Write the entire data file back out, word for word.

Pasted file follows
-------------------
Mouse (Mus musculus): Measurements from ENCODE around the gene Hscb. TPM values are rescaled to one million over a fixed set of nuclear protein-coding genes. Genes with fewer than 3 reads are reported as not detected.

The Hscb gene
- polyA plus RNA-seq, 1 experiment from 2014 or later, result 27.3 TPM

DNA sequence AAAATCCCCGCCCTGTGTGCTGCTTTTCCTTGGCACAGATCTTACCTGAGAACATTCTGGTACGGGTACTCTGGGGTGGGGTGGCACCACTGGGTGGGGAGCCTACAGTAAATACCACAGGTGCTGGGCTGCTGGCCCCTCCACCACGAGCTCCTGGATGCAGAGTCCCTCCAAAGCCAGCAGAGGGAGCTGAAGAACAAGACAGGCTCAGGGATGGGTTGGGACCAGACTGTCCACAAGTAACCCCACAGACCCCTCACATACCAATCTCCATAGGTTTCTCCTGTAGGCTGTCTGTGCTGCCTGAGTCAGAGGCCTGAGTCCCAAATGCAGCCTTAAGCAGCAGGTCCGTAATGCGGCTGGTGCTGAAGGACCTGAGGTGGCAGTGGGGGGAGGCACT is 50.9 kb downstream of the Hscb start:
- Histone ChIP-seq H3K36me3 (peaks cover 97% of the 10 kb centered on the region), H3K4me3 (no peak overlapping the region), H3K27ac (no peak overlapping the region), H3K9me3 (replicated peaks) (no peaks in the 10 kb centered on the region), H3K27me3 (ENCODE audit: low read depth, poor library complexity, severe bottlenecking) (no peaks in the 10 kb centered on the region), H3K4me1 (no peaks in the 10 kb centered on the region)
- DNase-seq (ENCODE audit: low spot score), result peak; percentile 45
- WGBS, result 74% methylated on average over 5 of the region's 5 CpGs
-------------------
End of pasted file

Mouse (Mus musculus): Measurements from ENCODE around the gene Hscb. TPM values are rescaled to one million over a fixed set of nuclear protein-coding genes. Genes with fewer than 3 reads are reported as not detected.

The Hscb gene
- polyA plus RNA-seq, 1 experiment from 2014 or later, result 27.3 TPM

DNA sequence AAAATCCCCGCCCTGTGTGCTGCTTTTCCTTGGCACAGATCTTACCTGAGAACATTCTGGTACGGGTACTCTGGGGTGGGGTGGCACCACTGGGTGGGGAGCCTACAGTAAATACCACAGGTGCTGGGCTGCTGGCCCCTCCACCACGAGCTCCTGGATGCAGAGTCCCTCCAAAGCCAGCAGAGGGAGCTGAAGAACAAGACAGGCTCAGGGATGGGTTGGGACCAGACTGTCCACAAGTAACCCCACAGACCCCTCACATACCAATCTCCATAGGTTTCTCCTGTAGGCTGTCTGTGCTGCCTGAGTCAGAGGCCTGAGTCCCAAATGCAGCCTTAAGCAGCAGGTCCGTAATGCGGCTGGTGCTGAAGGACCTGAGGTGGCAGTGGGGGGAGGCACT is 50.9 kb downstream of the Hscb start:
- Histone ChIP-seq H3K36me3 (peaks cover 97% of the 10 kb centered on the region), H3K4me3 (no peak overlapping the region), H3K27ac (no peak overlapping the region), H3K9me3 (replicated peaks) (no peaks in the 10 kb centered on the region), H3K27me3 (ENCODE audit: low read depth, poor library complexity, severe bottlenecking) (no peaks in the 10 kb centered on the region), H3K4me1 (no peaks in the 10 kb centered on the region)
- DNase-seq (ENCODE audit: low spot score), result peak; percentile 45
- WGBS, result 74% methylated on average over 5 of the region's 5 CpGs